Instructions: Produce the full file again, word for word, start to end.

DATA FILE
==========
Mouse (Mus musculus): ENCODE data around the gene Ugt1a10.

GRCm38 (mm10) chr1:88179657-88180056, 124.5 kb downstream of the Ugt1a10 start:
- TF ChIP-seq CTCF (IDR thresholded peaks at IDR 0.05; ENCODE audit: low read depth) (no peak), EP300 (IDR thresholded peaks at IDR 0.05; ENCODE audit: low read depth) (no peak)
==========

Mouse (Mus musculus): ENCODE data around the gene Ugt1a10.

GRCm38 (mm10) chr1:88179657-88180056, 124.5 kb downstream of the Ugt1a10 start:
- TF ChIP-seq CTCF (IDR thresholded peaks at IDR 0.05; ENCODE audit: low read depth) (no peak), EP300 (IDR thresholded peaks at IDR 0.05; ENCODE audit: low read depth) (no peak)